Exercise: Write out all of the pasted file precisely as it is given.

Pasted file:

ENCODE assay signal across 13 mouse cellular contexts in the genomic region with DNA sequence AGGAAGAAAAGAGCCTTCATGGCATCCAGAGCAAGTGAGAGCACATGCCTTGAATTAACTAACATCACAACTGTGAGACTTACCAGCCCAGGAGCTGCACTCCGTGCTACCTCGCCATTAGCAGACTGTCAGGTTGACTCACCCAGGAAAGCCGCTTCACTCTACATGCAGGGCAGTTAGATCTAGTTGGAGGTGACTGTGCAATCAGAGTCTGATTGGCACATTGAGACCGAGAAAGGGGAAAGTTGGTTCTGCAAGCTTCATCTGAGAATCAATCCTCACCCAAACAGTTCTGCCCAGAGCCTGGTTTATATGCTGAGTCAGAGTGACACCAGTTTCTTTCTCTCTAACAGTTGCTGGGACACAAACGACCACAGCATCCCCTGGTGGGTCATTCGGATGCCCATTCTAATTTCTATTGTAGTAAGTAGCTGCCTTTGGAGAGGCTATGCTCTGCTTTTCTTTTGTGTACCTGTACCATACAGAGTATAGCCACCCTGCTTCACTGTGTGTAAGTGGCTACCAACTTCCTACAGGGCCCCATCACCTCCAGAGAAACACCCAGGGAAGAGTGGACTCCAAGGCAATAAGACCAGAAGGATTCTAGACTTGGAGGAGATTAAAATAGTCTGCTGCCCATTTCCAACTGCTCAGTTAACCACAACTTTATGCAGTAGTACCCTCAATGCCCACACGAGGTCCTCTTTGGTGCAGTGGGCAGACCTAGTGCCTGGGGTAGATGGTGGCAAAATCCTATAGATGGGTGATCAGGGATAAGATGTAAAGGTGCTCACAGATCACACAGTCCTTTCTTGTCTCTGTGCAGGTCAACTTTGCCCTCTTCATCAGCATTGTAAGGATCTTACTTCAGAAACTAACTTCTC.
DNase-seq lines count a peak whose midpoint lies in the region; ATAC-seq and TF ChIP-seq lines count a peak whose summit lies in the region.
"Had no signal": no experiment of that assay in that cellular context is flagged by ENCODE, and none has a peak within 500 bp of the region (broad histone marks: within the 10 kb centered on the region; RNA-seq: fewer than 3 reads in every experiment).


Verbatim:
ENCODE assay signal across 13 mouse cellular contexts in the genomic region with DNA sequence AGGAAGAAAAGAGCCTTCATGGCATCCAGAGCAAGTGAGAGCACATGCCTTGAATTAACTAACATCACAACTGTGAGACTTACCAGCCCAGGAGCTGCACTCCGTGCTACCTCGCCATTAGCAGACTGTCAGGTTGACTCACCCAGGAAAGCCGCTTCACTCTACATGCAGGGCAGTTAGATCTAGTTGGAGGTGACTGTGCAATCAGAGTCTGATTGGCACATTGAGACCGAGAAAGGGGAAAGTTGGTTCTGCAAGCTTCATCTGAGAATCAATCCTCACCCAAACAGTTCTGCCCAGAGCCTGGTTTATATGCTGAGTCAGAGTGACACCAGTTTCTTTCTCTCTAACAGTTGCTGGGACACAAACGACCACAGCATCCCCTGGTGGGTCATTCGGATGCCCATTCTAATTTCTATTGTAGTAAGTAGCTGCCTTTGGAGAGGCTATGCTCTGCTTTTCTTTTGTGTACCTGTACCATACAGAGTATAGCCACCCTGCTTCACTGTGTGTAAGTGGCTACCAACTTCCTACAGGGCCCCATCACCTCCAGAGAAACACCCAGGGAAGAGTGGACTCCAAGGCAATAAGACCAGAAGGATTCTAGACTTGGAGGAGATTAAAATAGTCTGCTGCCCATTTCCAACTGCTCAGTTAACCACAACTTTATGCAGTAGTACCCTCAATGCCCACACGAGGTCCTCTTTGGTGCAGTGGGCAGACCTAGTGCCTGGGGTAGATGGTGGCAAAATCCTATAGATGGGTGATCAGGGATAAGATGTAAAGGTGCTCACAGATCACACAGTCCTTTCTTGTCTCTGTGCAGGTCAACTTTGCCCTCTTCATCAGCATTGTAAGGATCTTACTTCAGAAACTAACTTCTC.
DNase-seq lines count a peak whose midpoint lies in the region; ATAC-seq and TF ChIP-seq lines count a peak whose summit lies in the region.
"Had no signal": no experiment of that assay in that cellular context is flagged by ENCODE, and none has a peak within 500 bp of the region (broad histone marks: within the 10 kb centered on the region; RNA-seq: fewer than 3 reads in every experiment).